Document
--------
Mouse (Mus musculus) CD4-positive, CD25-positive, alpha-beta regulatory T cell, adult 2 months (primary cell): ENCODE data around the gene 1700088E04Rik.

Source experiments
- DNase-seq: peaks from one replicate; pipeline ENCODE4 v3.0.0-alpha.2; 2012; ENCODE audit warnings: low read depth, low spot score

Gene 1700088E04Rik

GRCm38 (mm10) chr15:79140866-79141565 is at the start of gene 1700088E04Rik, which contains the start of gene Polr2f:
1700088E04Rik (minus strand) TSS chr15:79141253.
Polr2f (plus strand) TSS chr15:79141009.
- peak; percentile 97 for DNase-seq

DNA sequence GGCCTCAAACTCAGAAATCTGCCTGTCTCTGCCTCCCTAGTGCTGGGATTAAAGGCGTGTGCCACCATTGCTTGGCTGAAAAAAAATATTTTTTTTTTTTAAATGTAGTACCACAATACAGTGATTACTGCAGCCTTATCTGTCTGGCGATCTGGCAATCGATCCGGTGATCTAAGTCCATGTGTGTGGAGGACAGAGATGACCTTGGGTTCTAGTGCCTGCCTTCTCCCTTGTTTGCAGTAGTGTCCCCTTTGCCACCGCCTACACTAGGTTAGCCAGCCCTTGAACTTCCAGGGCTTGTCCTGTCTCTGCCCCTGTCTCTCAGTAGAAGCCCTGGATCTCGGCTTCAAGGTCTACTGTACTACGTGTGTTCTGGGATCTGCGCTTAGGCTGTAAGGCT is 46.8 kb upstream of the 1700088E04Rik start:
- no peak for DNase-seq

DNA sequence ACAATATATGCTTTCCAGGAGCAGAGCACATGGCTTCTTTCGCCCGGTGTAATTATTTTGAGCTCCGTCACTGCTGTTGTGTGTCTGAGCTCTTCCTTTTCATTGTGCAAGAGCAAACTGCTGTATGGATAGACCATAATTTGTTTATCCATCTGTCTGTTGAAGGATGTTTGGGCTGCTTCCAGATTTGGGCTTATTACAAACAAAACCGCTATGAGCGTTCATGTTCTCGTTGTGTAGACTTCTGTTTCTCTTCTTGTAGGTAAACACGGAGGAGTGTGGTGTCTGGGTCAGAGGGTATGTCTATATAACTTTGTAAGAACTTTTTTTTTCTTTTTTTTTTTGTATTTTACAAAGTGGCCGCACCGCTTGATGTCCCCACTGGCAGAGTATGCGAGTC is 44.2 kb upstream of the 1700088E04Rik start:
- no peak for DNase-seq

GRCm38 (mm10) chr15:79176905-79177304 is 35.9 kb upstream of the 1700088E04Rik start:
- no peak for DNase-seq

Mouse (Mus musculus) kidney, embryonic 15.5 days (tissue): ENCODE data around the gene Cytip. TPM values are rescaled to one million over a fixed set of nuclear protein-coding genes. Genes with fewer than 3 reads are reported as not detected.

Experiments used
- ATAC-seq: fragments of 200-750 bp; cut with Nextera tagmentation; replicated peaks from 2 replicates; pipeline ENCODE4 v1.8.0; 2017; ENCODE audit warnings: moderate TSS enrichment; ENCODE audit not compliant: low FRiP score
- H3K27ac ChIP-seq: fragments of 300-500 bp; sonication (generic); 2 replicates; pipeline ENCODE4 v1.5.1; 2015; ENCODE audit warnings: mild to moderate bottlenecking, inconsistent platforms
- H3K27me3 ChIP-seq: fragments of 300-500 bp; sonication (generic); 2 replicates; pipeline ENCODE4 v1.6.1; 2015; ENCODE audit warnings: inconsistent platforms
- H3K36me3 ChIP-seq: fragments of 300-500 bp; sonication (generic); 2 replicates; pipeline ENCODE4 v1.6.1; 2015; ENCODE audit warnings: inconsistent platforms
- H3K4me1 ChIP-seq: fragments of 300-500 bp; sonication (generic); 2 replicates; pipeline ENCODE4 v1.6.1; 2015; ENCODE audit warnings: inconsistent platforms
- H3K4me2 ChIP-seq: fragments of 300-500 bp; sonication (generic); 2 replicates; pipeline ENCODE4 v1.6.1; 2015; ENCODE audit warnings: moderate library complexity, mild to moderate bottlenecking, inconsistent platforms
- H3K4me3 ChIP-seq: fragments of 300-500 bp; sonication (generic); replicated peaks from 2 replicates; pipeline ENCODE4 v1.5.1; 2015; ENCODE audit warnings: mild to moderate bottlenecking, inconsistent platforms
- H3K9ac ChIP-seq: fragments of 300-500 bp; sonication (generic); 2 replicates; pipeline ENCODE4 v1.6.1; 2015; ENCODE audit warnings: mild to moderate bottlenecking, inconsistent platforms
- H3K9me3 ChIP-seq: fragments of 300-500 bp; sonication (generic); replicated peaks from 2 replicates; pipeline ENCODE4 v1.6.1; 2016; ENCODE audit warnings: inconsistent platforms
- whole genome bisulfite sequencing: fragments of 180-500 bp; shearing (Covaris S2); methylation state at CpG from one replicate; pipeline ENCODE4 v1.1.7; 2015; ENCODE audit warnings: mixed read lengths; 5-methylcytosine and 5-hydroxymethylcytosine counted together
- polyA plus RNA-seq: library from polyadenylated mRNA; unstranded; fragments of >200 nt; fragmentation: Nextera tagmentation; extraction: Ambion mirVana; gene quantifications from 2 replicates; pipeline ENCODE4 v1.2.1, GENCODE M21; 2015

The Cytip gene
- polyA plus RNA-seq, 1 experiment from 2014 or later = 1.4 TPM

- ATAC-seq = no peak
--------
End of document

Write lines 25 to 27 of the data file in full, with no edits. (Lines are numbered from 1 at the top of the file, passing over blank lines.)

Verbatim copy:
- H3K9me3 ChIP-seq: fragments of 300-500 bp; sonication (generic); replicated peaks from 2 replicates; pipeline ENCODE4 v1.6.1; 2016; ENCODE audit warnings: inconsistent platforms
- whole genome bisulfite sequencing: fragments of 180-500 bp; shearing (Covaris S2); methylation state at CpG from one replicate; pipeline ENCODE4 v1.1.7; 2015; ENCODE audit warnings: mixed read lengths; 5-methylcytosine and 5-hydroxymethylcytosine counted together
- polyA plus RNA-seq: library from polyadenylated mRNA; unstranded; fragments of >200 nt; fragmentation: Nextera tagmentation; extraction: Ambion mirVana; gene quantifications from 2 replicates; pipeline ENCODE4 v1.2.1, GENCODE M21; 2015